Colleges Turn to AI for Cybersecurity Defense
Cybercriminals aren’t hobbyists: Cybercrime is a business that uses sophisticated technology, including artificial intelligence, to automate profit-making. It’s a big business, too. Bad actors rake in about $1.5 trillion a year, according to a study from the U.K.’s University of Surrey earlier this year.
But there is some good news. Colleges can avoid becoming targets by raising the cost and complexity for hackers, reducing their return on investment.
“While there are AI tools that cybercriminals can use, there’s a cost to that in connectivity, storage and power,” says Michael Suby, vice president of research at Stratecast. “Either they have to find a way to steal that and not be detected, or they have to pay.”
MORE FROM EDTECH: Get a pro's advice on improving risk management at your institution.
Institutions can also fight fire with fire, using hackers’ tools against them. But while machine learning could help fix vulnerabilities and analyze user behavior to develop ideal security settings, for example, it’s also important to build security into systems from the start.
At the University of California, San Diego, the newly created Halıcıoğlu Data Science Institute aims to explore the scientific foundations of data science. Yoav Freund, a professor at the Jacobs School of Engineering and an HDSI adviser, says organizations must use people and computing power in concert. Computers can detect suspicious data, but only humans have the agency to act on it.
That means staff and students must understand both threats and solutions. “The main thing is really education,” says Freund. “Educate kids that these things are out there and educate them in terms of the tools they can use to verify what is fake and what is real.”
Here’s some more advice from the experts.
Practice Good Cybersecurity Hygiene
“The security for many enterprises is considerably worse than you’d think,” says Deian Stefan, who’s also a professor at UCSD’s engineering school and an HDSI adviser.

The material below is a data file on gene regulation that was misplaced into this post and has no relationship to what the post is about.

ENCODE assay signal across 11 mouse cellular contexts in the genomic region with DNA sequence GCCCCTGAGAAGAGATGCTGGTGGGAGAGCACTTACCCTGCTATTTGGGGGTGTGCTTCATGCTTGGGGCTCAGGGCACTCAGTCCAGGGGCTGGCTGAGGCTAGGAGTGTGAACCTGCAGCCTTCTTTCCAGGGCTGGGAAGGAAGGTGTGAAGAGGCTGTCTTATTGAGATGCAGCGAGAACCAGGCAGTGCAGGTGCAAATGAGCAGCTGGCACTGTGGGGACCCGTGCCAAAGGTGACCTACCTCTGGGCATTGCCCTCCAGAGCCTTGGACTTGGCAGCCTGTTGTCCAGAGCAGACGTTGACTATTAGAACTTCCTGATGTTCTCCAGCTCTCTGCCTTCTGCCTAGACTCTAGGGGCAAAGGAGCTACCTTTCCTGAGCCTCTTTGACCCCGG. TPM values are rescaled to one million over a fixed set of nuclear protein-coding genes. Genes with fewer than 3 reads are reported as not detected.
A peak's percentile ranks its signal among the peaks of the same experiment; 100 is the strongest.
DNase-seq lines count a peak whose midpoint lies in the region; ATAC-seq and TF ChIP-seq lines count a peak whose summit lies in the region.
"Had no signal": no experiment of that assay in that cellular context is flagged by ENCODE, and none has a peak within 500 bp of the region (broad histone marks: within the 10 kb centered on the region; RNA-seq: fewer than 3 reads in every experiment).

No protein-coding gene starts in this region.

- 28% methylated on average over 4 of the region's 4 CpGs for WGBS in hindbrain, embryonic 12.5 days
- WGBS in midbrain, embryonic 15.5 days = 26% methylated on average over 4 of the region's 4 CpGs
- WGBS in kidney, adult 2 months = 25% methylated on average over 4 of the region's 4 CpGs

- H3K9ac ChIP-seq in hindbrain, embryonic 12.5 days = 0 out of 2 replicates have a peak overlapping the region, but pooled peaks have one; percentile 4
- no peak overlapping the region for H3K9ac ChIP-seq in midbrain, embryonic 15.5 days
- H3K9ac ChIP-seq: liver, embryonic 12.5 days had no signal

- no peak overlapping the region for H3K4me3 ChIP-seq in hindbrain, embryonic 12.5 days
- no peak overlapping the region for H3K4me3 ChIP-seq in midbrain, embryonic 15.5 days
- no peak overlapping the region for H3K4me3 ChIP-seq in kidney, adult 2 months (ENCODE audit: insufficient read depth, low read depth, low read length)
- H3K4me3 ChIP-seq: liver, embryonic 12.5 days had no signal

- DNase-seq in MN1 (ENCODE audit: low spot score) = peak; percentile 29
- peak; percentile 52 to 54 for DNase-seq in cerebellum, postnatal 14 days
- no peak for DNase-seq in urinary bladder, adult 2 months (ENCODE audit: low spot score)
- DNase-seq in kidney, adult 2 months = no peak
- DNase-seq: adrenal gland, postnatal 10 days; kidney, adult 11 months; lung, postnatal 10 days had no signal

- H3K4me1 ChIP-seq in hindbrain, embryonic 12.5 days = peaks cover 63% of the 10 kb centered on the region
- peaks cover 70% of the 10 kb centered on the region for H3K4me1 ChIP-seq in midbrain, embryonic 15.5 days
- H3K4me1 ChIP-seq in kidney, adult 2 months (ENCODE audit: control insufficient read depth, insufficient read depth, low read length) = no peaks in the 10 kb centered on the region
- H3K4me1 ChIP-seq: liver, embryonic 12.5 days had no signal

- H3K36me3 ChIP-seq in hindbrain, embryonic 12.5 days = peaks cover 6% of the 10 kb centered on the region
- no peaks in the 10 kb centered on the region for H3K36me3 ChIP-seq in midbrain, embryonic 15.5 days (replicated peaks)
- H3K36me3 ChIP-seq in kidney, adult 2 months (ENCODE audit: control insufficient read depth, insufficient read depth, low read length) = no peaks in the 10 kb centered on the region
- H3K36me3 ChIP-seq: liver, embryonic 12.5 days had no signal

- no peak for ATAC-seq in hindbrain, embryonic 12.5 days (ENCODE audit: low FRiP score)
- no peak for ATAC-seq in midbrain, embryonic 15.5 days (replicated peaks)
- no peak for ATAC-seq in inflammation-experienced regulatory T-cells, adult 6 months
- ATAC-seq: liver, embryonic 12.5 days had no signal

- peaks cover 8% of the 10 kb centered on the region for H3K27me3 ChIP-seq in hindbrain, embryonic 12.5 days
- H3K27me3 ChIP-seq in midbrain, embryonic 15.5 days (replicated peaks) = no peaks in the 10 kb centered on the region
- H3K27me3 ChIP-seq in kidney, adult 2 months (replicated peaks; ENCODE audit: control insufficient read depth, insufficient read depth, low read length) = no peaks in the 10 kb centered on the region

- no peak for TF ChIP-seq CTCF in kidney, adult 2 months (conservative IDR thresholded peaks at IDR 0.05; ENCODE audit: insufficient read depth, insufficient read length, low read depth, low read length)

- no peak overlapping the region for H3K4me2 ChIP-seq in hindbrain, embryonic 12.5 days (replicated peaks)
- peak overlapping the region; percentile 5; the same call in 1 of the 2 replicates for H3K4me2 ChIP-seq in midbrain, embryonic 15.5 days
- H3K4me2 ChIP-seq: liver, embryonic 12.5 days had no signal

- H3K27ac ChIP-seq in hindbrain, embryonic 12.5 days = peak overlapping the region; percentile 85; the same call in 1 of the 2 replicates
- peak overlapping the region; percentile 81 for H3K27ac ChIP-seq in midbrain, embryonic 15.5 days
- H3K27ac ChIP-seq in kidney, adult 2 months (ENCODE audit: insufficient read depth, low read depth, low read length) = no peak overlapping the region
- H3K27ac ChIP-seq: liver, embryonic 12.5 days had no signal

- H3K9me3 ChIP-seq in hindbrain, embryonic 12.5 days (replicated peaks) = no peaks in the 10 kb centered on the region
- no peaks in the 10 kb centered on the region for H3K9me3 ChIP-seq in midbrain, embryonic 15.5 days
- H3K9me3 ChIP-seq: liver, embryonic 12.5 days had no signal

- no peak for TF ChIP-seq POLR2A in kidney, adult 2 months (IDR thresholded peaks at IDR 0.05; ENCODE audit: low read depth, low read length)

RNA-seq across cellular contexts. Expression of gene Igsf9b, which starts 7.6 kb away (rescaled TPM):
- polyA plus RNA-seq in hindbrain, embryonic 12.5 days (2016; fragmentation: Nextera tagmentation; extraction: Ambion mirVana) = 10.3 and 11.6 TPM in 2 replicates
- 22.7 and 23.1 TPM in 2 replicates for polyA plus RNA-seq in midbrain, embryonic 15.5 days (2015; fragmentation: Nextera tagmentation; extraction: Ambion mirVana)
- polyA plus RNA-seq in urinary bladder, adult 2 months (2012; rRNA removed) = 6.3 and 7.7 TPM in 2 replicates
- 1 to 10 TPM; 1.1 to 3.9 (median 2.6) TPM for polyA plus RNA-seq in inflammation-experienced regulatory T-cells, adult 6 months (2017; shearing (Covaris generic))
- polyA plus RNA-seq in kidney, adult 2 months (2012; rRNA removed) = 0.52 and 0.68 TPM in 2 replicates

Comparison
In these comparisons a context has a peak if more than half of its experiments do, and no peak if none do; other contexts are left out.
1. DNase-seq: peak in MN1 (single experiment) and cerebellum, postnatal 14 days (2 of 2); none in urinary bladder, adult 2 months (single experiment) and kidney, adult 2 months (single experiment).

That means every institution likely has room to tighten its environments, resources, storage, networking and monitoring. “Make sure to fence your applications and your resources to be sure they’re only being used for proper activity,” Suby says. That will prevent resource leakage and make sure that attackers don’t have greater capabilities than legitimate users.
Monitor Usage of Cloud Platforms on Campus
In addition to the many commercial tools that monitor server and network usage, cloud platforms offer monitoring capabilities that can reduce the risk of malicious use of resources. In addition enterprise-level implementation, IT staff can work to raise awareness of these capabilities among staff and students who choose their own cloud-based productivity tools.
Use a Secure Runtime Monitor
Be sure to choose a secure solution that lets you specify security policies. “Even if you get compromised, the runtime monitor ensures that the attacker can’t reach your data,” Stefan says.
Eventually, machine learning will perform tasks such as evaluating user-application interactions to set session durations accordingly, limiting the window of opportunity for cybercriminals, Suby says. And, as the IT community becomes more aware of resources and gets better at monitoring them, it will be harder for criminals to steal them.
“If you step back and ask, ‘How do we do this right? How do we invest time and money into solving the problems?’ there’s a payoff,” says Stefan.